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Therapeutic Effect of Recombinant Human Growth Hormone (rhGH) on the Myopathy of Cystinosis

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ClinicalTrials.gov Identifier: NCT02124070
Recruitment Status : Withdrawn
First Posted : April 28, 2014
Last Update Posted : October 20, 2017
Information provided by (Responsible Party):
National Institutes of Health Clinical Center (CC) ( National Human Genome Research Institute (NHGRI) )

Brief Summary:


-(Degree)ystinosis is an inherited disease. If not treated correctly, it can cause muscle wasting and weakness and kidney damage. Researchers want to learn if growth hormone (GH) can help people with cystinosis.


- To learn if GH treatment can slow or reverse muscle wasting and improve muscle strength in people with cystinosis.


- People 18 and older who are already enrolled in protocol 78-HG-0093.


  • Participants will be admitted to the clinic for eight 3 4 day visits, mostly four months apart.
  • At each visit, participants will have a history and physical exam and give urine and blood samples.
  • At month 0 or 13, participants will take tests that will be repeated at their 12- or 25-month visit:
  • They will have an eye exam, medical consultations, and strength and movement tests.
  • They will complete questionnaires.
  • They may have tests of heart activity and lung function.
  • They will have ultrasound imaging of their arm and hand muscles. They will have a scan of their legs while lying in a magnetic resonance imaging machine (a big metal cylinder). They will have a DEXA bone scan (two X-ray beams measure body composition). They will also swallow barium while X-ray imaging records the throat muscles.
  • Participants will be randomly assigned to either receive or not receive GH for the first 12 months. Then, at month 13, if they received GH, they will switch for the next 12 months.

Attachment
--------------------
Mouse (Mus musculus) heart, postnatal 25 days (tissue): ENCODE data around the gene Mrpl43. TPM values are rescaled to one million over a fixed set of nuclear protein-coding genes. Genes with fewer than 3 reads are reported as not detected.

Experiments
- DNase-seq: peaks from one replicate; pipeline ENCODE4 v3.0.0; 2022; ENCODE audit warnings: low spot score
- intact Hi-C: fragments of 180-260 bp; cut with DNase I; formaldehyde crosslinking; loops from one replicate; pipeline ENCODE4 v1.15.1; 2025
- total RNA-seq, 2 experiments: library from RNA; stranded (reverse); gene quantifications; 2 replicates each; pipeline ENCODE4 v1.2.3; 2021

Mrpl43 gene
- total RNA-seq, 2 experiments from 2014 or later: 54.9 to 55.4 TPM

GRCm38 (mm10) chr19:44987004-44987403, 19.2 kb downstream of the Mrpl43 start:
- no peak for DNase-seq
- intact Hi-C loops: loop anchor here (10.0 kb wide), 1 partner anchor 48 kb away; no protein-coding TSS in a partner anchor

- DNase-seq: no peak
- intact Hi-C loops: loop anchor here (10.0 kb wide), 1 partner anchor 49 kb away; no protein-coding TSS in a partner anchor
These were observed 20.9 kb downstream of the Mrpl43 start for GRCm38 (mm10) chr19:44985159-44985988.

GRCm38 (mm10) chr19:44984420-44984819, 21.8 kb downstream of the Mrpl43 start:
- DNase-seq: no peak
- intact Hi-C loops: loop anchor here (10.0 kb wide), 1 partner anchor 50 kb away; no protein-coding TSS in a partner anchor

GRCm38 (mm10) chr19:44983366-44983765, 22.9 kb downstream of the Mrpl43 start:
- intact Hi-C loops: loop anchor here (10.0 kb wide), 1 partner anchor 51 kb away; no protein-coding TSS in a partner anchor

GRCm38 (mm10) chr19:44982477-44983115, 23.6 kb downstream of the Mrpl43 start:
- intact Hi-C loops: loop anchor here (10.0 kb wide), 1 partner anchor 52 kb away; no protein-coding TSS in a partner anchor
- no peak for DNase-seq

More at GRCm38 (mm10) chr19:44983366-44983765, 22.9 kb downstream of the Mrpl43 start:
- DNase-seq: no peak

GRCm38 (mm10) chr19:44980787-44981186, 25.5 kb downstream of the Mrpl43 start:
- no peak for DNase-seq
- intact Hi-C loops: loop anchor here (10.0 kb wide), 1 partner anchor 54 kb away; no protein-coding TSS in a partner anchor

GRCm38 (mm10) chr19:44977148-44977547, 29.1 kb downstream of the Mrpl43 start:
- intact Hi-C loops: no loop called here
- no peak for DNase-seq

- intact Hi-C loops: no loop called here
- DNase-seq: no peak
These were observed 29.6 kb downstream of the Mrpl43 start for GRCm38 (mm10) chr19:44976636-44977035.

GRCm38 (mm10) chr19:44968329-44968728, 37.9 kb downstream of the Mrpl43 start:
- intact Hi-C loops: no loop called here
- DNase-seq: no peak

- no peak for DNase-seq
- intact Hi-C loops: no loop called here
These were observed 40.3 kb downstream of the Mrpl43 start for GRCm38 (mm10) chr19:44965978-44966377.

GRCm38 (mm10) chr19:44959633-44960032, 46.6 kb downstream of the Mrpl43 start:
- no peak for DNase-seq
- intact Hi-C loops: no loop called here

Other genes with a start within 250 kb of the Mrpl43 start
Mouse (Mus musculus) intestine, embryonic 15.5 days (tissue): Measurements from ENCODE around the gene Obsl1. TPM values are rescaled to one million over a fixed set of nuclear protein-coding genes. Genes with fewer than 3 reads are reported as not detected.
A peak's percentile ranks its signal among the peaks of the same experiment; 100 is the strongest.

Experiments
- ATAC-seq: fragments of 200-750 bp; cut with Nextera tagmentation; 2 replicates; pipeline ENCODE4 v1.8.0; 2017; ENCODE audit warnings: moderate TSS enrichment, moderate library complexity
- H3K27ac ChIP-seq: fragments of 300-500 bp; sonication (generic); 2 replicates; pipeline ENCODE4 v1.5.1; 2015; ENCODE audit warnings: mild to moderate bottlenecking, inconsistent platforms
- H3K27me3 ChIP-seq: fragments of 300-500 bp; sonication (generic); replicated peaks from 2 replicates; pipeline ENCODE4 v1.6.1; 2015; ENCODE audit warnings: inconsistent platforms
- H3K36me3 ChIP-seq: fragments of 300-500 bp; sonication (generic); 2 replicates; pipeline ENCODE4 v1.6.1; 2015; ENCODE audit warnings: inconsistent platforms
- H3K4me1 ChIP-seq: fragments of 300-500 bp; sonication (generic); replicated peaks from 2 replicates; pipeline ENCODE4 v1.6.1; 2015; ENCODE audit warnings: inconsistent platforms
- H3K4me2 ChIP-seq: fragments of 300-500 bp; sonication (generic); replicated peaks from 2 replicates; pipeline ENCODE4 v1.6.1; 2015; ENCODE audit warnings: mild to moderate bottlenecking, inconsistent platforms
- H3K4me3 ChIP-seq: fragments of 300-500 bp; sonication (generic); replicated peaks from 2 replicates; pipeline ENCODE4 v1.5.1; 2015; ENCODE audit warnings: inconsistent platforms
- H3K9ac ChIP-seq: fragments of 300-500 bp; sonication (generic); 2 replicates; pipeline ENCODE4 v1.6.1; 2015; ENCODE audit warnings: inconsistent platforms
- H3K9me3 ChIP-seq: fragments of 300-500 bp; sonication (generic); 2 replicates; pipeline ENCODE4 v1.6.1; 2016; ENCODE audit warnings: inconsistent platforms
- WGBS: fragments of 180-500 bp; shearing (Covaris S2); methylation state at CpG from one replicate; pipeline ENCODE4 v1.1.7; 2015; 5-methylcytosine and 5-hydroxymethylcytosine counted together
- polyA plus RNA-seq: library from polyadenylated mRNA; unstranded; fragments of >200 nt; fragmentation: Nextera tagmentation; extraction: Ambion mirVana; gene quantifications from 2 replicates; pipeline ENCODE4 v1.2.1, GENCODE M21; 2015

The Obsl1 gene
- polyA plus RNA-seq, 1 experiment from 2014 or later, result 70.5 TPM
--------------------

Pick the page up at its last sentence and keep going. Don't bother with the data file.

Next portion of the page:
• Participants will take GH as a daily injection. They will be taught how to give the injections.

Condition or disease Intervention/treatment Phase
Cystinosis Myopathy Drug: rh Growth Hormone Phase 1 Phase 2

Detailed Description:

Cystinosis is an autosomal recessive storage disorder due to defective transport of the amino acid cystine out of cellular lysosomes. Cystine accumulation leads to cellular dysfunction in most of organs and tissues. Available treatment with the cystine-depleting agent, cysteamine, can prevent or delay organ damage, including that of muscles. In poorly treated patients, however, a progressive vacuolar myopathy with muscle wasting beginning in the second decade of life significantly debilitates some patients. Muscle biopsy demonstrates prominent unrimmed vacuoles with small ring fibers but no evidence of endomysial inflammation. Plasma and muscle carnitine deficiency, impairing mitochondrial fatty acid metabolism, might also limit muscle energy production. Growth Hormone (GH) can potentially counter the muscle wasting of cystinosis patients. It has consistently induced anabolic effects in patients in malnourished or catabolic states, by enhancing the growth and development of bone, connective tissue, viscera, fat, and musculoskeletal muscles. GH, at doses of approximately 0.006 to 0.1 mg/kg/day, has proven safe and effective in HIV/AIDS wasting, parenteral nutrition-dependent short bowel syndrome, pediatric chronic kidney disease, and adult and pediatric GH-deficiency states. The current protocol is a randomized (to treatment or no treatment) crossover clinical trial to determine if GH (0.03 mg/kg/day) is beneficial for muscle wasting in cystinosis. Patients are examined at the NIH Clinical Research Center every 4 months for 2 years. Change in muscle mass will serve as the primary outcome parameter, and rhGH (Humatrope) will be provided by Eli Lilly. HumatropeR (somatropin) is currently approved by the FDA for:

  • Treatment of children with short stature or growth failure associated with growth hormone (GH) deficiency, Turner syndrome, idiopathic short stature, SHOX deficiency, and failure to catch up in height after small for gestational age birth.